Stanford this week featured an article about its latest technological feat: artificial skin that can “feel.” That’s right. Professor Zhenan Bao and a few other engineering wizards have put the finishing touches on a material that can replicate human skin and sense touch and pressure and send those signals to the human brain.
The “skin” is made of two layers of rubber, one of which has a flexible circuit printed on it. In between the two layers there’s a framework of carbon nanotubes that conduct electricity at different intensities depending on the pressure being applied to the skin. Finally, the invention uses genetically engineered cells that can react to these signals and send the info to the nervous system.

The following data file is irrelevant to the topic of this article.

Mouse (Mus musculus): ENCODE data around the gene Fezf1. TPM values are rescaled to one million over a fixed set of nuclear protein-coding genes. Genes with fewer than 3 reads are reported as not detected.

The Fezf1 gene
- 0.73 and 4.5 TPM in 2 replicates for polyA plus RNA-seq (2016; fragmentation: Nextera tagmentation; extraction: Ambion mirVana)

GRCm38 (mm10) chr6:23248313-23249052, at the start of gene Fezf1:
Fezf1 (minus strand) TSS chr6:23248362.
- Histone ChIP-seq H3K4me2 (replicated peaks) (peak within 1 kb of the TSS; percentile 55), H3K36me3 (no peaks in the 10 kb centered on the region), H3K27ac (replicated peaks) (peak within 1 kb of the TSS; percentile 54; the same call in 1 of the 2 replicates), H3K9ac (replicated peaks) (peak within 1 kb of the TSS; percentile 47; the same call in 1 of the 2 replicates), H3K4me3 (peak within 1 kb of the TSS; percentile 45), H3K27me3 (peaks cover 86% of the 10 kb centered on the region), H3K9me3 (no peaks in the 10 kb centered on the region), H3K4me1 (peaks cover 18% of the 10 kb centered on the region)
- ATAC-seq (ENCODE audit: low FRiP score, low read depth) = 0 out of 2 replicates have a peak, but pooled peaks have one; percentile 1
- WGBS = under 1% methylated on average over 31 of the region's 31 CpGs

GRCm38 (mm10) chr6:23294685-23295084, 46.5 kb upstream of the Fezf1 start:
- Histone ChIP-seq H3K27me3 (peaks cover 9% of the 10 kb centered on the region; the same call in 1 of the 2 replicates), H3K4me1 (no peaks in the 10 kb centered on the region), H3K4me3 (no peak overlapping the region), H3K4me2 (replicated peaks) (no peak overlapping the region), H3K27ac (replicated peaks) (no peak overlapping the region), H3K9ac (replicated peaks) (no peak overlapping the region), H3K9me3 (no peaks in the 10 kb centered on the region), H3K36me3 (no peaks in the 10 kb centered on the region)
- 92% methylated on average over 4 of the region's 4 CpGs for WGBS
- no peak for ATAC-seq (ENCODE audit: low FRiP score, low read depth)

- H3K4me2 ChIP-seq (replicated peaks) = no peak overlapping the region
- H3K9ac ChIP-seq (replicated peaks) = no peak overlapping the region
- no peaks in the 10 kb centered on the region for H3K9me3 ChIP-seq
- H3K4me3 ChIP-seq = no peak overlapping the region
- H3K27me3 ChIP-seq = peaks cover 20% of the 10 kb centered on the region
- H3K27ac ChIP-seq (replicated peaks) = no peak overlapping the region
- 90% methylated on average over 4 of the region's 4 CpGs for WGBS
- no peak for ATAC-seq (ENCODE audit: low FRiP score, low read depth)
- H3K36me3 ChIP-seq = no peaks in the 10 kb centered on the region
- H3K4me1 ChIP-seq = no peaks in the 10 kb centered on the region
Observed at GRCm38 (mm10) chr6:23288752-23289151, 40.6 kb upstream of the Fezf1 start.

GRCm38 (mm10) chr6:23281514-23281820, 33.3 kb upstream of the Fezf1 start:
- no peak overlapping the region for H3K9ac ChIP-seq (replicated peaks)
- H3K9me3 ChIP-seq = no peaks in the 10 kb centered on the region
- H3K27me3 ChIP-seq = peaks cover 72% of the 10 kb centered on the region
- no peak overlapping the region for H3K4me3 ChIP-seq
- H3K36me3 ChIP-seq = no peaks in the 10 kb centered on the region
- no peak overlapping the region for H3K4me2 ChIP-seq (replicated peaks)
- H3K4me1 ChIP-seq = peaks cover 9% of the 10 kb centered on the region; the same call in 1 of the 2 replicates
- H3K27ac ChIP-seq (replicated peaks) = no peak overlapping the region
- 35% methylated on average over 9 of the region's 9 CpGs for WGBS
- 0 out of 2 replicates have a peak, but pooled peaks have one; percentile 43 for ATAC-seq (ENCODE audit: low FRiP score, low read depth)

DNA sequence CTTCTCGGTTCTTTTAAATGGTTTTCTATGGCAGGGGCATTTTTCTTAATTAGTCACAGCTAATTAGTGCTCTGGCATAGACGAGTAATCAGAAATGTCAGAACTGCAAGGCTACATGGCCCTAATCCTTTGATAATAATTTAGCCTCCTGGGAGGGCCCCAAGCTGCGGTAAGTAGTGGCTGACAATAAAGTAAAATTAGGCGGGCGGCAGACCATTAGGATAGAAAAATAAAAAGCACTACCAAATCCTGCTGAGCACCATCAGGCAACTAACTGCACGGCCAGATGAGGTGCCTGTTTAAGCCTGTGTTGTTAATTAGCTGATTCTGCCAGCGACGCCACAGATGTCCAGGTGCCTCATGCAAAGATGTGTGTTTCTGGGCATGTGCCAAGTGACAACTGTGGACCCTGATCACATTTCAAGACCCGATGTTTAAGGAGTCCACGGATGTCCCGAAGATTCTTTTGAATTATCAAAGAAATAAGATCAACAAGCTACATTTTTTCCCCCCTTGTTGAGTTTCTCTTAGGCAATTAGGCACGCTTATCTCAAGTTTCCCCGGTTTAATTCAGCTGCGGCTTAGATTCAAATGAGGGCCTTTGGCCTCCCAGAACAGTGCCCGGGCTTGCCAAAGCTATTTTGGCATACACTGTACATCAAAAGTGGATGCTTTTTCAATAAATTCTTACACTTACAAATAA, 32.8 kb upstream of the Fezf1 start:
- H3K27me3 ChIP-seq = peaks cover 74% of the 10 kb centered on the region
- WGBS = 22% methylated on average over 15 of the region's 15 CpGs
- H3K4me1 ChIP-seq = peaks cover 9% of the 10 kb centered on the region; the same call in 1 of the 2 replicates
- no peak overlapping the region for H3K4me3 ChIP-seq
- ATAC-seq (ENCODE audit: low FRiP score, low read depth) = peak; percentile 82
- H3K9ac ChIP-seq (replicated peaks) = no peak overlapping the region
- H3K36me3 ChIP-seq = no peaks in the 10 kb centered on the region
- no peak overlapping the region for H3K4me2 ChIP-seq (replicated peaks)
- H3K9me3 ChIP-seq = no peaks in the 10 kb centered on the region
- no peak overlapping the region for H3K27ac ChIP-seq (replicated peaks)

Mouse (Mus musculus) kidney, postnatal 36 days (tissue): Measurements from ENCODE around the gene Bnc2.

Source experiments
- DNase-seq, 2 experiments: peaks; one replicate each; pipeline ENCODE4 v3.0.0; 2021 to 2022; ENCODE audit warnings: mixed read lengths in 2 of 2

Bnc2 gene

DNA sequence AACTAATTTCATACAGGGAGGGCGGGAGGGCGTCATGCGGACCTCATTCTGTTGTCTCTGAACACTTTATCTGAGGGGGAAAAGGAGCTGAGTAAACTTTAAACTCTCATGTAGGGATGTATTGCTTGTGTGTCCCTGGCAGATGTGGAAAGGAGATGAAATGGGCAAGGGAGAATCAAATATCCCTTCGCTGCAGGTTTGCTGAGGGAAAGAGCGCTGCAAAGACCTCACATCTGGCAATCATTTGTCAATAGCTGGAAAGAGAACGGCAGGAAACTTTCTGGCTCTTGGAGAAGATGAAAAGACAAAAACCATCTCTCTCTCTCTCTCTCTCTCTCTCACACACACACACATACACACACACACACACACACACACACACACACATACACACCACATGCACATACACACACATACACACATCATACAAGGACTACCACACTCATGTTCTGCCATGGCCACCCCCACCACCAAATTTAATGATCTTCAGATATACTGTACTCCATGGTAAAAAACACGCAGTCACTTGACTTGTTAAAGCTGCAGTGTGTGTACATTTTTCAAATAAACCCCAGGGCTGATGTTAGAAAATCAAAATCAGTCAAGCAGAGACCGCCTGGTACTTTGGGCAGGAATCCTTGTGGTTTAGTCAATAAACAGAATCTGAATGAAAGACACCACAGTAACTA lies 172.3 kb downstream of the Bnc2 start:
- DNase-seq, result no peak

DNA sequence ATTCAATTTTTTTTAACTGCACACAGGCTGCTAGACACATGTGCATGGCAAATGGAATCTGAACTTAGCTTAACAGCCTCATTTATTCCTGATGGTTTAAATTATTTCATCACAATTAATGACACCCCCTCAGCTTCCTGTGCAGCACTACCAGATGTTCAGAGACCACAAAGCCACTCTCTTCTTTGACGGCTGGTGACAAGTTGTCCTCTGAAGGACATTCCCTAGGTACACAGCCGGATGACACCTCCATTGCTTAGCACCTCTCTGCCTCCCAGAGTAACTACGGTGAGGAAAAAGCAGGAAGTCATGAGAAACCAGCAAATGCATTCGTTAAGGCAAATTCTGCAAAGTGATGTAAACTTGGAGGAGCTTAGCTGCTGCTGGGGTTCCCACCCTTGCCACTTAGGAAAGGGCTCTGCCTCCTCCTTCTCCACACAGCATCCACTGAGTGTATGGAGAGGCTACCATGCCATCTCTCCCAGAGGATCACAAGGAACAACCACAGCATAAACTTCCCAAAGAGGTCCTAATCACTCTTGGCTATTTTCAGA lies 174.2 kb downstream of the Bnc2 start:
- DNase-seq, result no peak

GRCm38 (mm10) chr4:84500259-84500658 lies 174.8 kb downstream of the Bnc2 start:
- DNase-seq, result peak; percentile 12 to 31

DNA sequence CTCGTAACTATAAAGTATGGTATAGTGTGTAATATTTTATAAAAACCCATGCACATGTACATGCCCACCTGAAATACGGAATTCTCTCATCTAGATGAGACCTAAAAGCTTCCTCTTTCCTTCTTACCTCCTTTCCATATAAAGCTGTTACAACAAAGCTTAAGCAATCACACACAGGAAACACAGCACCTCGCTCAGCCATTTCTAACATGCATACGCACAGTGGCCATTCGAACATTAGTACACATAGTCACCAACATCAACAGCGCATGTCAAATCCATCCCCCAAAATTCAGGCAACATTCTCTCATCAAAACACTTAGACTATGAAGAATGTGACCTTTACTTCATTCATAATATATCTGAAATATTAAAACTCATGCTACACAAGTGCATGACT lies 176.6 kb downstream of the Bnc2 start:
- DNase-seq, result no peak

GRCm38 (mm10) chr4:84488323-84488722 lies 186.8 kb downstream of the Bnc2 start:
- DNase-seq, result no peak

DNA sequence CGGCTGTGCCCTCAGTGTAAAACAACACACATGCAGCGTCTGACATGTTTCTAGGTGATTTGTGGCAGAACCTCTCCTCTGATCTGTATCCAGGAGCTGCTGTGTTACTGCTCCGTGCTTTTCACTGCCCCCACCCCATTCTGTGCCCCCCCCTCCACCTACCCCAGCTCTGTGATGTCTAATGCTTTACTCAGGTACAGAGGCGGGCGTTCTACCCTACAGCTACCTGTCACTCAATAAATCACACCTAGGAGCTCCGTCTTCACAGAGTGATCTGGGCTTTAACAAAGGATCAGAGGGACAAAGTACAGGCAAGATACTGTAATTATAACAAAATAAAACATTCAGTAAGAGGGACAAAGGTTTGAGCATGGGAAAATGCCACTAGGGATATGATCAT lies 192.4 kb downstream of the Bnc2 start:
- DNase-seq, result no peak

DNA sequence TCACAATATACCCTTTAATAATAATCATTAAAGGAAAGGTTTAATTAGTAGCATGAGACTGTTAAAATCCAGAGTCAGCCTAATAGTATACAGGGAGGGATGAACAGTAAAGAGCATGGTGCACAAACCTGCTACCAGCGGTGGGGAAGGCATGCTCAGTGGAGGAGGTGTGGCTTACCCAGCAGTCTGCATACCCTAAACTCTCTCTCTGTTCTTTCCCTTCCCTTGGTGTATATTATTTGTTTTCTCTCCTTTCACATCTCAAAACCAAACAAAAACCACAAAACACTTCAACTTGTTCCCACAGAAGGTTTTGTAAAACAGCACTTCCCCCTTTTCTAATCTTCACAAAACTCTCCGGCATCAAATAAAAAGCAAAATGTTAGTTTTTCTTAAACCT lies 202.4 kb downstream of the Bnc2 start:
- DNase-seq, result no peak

“This is the first time a flexible, skin-like material has been able to detect pressure and also transmit a signal to a component of the nervous system,” said Bao.
Sheer brilliance, to say the least. But there’s more to Standford’s sensory mechanism than prosthetic applications. The original report doesn’t make references to other applications (than prosthetics) but when I first read headlines covering it, I instantly thought “skin adorned robots that can feel touch.” And I’m sure I’m not alone. It’s not hard to see this invention assisting the sentient robots of the future in being more like humans, if not identical to humans.
It’s Sci-Fi material for now, but so was space exploration and touch screens, and we’ve mastered both. It’s safe to say we’re decades away (if not centuries away) from creating robot human replicas, but now we are one step closer to fulfilling that vision.